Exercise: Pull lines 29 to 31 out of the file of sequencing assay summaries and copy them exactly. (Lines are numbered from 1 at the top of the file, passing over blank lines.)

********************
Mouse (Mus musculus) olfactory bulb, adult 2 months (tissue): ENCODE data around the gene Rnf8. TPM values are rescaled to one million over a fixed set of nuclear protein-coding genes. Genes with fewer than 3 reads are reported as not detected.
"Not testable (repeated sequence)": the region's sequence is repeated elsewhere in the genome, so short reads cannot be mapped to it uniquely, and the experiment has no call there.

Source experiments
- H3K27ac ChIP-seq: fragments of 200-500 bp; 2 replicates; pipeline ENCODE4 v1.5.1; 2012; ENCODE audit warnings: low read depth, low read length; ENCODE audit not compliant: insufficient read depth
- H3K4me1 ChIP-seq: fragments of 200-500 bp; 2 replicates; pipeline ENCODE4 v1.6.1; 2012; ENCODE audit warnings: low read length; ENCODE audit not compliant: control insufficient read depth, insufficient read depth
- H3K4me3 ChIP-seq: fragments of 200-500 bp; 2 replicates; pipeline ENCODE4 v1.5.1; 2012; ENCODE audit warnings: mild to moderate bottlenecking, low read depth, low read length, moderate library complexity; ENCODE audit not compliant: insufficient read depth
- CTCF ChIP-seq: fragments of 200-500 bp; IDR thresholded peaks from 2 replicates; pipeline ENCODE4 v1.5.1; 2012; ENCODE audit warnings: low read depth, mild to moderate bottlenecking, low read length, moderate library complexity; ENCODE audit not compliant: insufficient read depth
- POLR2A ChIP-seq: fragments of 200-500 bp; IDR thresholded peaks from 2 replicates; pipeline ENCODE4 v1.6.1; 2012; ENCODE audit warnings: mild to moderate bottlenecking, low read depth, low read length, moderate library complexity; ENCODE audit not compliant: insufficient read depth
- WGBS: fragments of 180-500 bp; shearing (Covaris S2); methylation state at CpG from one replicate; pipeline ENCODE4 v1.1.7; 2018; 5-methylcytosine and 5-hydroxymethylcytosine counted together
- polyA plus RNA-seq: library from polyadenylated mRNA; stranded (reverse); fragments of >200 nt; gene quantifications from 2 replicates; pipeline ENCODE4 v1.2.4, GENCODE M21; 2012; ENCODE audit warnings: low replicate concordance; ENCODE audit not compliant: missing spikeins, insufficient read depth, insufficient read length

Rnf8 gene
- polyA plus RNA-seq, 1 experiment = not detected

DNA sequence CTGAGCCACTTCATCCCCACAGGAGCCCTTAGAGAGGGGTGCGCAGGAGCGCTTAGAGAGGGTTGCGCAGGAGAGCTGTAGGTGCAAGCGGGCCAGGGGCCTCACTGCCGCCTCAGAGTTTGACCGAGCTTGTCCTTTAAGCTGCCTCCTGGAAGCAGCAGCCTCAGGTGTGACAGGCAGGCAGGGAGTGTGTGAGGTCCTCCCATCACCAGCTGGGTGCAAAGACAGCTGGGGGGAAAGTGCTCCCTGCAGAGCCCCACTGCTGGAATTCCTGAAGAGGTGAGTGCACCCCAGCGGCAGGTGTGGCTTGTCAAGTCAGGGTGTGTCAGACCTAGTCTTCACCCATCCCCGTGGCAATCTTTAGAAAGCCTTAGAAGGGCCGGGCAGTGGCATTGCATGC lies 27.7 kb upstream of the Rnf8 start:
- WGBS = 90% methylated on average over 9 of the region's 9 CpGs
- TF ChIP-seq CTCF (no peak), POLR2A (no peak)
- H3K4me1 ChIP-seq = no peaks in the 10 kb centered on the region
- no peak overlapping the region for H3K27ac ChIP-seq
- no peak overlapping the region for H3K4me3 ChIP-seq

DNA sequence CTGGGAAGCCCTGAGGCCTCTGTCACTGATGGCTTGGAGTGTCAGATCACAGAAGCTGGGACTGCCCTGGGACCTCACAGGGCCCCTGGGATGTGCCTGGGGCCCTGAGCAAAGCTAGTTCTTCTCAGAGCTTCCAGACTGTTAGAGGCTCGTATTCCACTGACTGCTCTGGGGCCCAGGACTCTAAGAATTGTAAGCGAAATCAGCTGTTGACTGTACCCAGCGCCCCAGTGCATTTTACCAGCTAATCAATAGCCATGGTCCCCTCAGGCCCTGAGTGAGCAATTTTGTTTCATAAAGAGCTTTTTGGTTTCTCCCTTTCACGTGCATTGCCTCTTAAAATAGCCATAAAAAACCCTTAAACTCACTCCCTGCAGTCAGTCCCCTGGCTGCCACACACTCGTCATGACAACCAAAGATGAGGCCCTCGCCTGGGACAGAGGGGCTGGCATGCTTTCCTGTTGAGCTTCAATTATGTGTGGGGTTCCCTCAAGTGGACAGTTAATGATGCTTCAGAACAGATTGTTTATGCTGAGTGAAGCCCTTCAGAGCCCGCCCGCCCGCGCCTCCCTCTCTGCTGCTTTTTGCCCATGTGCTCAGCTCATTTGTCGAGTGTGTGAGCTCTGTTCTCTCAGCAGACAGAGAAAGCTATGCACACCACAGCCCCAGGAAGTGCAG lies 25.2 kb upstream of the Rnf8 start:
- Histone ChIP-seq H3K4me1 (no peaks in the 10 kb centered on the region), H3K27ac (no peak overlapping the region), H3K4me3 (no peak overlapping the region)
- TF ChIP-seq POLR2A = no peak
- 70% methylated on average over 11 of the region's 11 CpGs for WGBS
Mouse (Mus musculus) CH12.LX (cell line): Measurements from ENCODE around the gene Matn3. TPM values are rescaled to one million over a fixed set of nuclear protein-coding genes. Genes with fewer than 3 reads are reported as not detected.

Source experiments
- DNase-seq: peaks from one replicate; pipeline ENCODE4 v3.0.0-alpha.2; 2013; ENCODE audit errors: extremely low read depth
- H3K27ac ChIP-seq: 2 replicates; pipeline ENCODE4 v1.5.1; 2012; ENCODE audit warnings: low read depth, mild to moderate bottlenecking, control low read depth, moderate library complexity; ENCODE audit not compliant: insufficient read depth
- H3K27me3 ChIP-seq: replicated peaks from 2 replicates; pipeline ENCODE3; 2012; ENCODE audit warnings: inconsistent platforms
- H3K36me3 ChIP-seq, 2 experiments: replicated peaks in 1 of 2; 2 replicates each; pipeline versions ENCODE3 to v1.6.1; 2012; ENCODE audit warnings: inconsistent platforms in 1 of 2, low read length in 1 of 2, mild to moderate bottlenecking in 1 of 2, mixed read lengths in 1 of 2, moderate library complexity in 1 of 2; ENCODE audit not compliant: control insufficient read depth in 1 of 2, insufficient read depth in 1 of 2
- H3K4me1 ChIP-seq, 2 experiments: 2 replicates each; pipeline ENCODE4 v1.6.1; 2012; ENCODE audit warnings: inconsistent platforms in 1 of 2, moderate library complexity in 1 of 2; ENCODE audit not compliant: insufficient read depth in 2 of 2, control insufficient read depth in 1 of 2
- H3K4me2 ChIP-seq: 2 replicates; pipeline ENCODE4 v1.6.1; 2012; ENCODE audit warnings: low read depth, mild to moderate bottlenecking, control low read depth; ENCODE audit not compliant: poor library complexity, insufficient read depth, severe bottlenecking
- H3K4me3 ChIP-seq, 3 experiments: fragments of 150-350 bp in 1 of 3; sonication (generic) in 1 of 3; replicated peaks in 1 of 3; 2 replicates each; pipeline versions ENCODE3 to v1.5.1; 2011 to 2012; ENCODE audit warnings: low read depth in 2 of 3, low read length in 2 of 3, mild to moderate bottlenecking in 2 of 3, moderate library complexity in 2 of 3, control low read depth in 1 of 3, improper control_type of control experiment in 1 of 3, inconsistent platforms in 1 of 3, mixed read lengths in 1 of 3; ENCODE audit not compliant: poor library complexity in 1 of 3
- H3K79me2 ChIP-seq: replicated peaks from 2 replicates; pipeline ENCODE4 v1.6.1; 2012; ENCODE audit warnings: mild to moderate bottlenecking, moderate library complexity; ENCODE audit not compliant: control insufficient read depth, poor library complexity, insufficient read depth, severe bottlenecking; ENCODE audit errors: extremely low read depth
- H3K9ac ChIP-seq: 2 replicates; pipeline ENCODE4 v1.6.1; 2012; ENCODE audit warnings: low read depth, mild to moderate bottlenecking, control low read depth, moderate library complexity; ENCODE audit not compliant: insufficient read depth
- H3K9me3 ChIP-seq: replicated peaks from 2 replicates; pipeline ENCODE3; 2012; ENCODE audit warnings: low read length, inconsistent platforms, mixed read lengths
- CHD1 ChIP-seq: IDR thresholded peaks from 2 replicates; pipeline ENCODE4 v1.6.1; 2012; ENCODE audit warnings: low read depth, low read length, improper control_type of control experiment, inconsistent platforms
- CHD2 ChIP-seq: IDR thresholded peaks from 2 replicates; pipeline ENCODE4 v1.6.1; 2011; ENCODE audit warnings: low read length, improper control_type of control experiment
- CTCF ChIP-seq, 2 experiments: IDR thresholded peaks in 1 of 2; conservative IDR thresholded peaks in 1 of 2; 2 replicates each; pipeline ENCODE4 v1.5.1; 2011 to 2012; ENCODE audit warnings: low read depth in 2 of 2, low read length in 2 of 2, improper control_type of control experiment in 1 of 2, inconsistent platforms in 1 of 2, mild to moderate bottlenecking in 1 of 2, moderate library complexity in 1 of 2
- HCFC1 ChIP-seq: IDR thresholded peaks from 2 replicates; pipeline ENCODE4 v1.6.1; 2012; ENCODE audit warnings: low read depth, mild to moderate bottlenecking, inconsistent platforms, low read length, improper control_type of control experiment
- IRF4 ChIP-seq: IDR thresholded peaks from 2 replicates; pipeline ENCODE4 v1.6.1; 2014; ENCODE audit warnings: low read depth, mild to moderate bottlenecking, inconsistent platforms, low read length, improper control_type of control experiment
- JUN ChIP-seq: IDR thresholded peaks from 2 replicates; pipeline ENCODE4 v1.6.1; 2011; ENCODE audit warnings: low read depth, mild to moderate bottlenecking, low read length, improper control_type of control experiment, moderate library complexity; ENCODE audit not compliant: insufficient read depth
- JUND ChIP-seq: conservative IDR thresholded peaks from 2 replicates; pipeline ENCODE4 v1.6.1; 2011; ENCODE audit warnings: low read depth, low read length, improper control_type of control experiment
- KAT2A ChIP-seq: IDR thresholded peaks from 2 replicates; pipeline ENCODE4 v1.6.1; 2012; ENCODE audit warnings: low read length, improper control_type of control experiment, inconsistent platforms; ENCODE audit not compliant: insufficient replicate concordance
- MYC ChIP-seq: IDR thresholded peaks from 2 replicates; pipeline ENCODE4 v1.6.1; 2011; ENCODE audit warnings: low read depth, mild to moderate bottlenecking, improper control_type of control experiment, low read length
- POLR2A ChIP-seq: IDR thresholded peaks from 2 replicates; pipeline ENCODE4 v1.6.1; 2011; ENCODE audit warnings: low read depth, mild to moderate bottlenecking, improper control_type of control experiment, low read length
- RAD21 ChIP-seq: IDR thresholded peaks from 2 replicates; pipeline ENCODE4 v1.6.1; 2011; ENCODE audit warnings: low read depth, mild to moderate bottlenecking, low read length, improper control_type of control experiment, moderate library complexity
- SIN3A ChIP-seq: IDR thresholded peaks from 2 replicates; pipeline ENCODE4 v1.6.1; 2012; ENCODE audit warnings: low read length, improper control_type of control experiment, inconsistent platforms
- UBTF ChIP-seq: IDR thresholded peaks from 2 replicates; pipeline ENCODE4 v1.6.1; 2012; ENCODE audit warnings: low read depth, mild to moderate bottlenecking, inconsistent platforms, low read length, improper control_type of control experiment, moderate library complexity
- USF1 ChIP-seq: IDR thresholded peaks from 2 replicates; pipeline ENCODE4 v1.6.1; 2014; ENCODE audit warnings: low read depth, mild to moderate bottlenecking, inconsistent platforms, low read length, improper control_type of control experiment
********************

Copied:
- H3K4me1 ChIP-seq, 2 experiments: 2 replicates each; pipeline ENCODE4 v1.6.1; 2012; ENCODE audit warnings: inconsistent platforms in 1 of 2, moderate library complexity in 1 of 2; ENCODE audit not compliant: insufficient read depth in 2 of 2, control insufficient read depth in 1 of 2
- H3K4me2 ChIP-seq: 2 replicates; pipeline ENCODE4 v1.6.1; 2012; ENCODE audit warnings: low read depth, mild to moderate bottlenecking, control low read depth; ENCODE audit not compliant: poor library complexity, insufficient read depth, severe bottlenecking
- H3K4me3 ChIP-seq, 3 experiments: fragments of 150-350 bp in 1 of 3; sonication (generic) in 1 of 3; replicated peaks in 1 of 3; 2 replicates each; pipeline versions ENCODE3 to v1.5.1; 2011 to 2012; ENCODE audit warnings: low read depth in 2 of 3, low read length in 2 of 3, mild to moderate bottlenecking in 2 of 3, moderate library complexity in 2 of 3, control low read depth in 1 of 3, improper control_type of control experiment in 1 of 3, inconsistent platforms in 1 of 3, mixed read lengths in 1 of 3; ENCODE audit not compliant: poor library complexity in 1 of 3